Behind “The Beast” – Ducati Depot’s 748/1100 Hybrid

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Tom Eubank shares his Ducati Depot LW Superbike, aka “The Beast”
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I started thinking about building a Ducati Superbike with a 2-valve air-cooled motor in 2012. At the time, the guys at Motocorse in Ft. Lauderdale had done a couple of 2-valve conversions on the 848/1098 chassis. I loved the idea, but always felt that the 748/916 Superbike chassis was the way to go because to this day I believe that the 916 Superbike still has the best base geometry of any Ducati Superbike model ever produced.

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So I decided in late 2012 that I was going to have this 2-valve Superbike built and ready for Daytona 2013. Over the course of the next 6 months the plan came together. Sebastian Didato, the owner of Melillimoto, built the motor, with input from his good friend and Ducati Hall of Fame engine builder Bruce Myers. The net result was an incredible power plant that makes horsepower close to most modern-day 600’s, but with 25% more torque on tap.

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Special mention needs to go out to Andrew Neilson (who worked at Melillimoto at the time but is no longer there) – he did the majority of the build and handled most of the fabrication work – custom airbox, frame, harness, exhaust, battery tray, etc, all laid out in a neat, tight package. To Andrew, it was definitely a labor of love, and it showed in the end result.

We got the bike finished in time to do a couple of testing sessions in the early fall of ’13 at PBIR, which is the first time Greg (Melka) got a chance to ride it. He loved the power characteristics of the motor, it was strong on top and pulled really hard everywhere in the rev range, but the suspension was way out of whack in terms of valving, spring rate and “fine tune” settings. So we handed the hard parts over to Mike “Thermosman” Fitzgerald to make them right. Once Thermosman got everything valved and sprung properly, Greg was able to get the bike dialed in pretty quickly, so much so that he won a sprint national championship with it at Daytona just a month later.

We rode it this year (2014) in ASRA Team Challenge, even though it was set up as a sprint bike. Amazingly, the bike not only kicked-ass, it lasted through the whole season – although it did require a lot of extra attention after races (and several top-end rebuilds) along the way. The only real “mechanical” problem we had with the engine over the course of the whole season was when it blew out a cylinder head stud during the TC race at Summit Point. We came back to Daytona in 2014 with Melka again doing the riding, he picked up another national championship and nearly missed two more championships (losing out to Moto2 rider Robertino Pietri in both of those races).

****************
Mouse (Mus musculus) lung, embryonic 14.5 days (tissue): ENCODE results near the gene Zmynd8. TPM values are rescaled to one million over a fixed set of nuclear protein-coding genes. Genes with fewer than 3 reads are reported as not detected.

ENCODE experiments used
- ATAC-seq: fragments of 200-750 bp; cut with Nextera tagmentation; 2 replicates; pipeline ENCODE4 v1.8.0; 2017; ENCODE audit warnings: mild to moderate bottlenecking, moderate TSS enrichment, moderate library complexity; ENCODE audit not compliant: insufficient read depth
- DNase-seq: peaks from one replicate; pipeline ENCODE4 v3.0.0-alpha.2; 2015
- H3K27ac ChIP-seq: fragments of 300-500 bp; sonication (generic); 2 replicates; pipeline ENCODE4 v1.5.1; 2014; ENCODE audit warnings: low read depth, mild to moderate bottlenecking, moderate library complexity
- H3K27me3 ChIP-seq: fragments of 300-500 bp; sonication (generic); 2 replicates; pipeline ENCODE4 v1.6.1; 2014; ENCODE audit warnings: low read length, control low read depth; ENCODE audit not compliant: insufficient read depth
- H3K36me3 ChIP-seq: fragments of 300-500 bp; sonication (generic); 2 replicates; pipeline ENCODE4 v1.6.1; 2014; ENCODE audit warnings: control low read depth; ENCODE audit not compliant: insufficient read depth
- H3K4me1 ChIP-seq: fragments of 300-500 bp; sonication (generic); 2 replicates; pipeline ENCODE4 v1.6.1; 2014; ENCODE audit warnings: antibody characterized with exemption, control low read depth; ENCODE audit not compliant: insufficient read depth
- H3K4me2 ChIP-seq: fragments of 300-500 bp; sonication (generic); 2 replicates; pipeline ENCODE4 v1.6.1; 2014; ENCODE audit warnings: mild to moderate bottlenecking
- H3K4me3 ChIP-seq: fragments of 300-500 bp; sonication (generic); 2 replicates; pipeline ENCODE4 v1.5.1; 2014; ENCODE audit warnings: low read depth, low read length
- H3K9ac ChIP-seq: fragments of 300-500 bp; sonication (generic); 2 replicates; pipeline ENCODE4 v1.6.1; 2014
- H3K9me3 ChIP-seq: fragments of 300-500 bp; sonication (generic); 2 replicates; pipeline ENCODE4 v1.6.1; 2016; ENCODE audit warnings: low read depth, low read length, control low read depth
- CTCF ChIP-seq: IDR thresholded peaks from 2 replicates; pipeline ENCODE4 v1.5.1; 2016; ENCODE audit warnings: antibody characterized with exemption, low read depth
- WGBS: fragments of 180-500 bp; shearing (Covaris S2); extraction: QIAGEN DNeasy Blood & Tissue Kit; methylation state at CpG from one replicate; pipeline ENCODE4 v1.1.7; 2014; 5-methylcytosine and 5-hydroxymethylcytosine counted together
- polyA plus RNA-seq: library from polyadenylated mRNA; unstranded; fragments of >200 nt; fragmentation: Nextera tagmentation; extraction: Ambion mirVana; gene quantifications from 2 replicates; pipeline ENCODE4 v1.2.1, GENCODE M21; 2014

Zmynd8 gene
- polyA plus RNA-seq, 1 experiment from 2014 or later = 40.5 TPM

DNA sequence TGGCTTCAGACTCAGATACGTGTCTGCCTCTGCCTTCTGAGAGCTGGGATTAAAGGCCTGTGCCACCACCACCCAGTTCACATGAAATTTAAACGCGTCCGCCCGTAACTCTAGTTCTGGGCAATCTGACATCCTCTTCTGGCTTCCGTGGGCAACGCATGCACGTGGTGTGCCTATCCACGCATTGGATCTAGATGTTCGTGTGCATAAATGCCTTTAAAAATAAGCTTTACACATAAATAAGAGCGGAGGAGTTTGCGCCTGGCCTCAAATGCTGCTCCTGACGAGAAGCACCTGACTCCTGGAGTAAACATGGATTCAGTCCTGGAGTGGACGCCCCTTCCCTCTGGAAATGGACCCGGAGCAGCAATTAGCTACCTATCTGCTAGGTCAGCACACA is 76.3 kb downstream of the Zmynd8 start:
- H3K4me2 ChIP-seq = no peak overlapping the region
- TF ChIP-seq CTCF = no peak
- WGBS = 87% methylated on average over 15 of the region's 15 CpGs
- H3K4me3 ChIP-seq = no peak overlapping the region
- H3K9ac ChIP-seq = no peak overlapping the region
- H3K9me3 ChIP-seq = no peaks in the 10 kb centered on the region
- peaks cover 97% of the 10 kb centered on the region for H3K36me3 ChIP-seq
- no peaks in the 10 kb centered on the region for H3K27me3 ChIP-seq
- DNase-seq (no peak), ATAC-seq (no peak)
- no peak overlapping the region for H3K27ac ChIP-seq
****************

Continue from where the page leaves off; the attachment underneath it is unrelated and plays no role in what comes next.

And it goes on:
For 2015, we’re thinking about building a second motor for the Beast, Sebastian “has some ideas” on how we can find more hp! Also, if anyone is interested in having us build one of these bikes for them for next year’s racing season, they can contact us at metroduc@cfl.rr.com or through our website at >www.ducatidepot.com

Engine specs: 1123cc (2mm over) Hybrid Hypermotard engine, 13.5:1 hi-comp pistons, race cams, ported heads, race trans, balanced and blueprinted. On the dyno run right before Daytona this year the motor put out 118.2 hp / 83.6 ft.lbs of torque at the rear wheel on 110 octane race gas (see dyno chart). >Bike Specs: Ducati 748/916 Superbike rolling chassis, Ohlins forks, Penske Shock, IMA billet offset triple clamps, Marchesini forged aluminum wheels, Brembo 4-Pad Calipers, Ducati Performance 996RS carbon fiber/Kevlar bodywork, ETI Kevlar composite gas tank. Wet weight, ready to race (w/ 1.5 gal of race gas) – 355lbs

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Big thanks to Tom for taking the time to share.

This post has already been read 3320 times!

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  1. March 13, 2015

    […] Georgia. Defending series champs Face Plant/Ducati Depot with Greg Melka at the reins of the 1100 Ducati Hybrid had a lap to lap battle with Seth Starnes of Marvos Team aboard their de-stroked Suzuki 565. The […]

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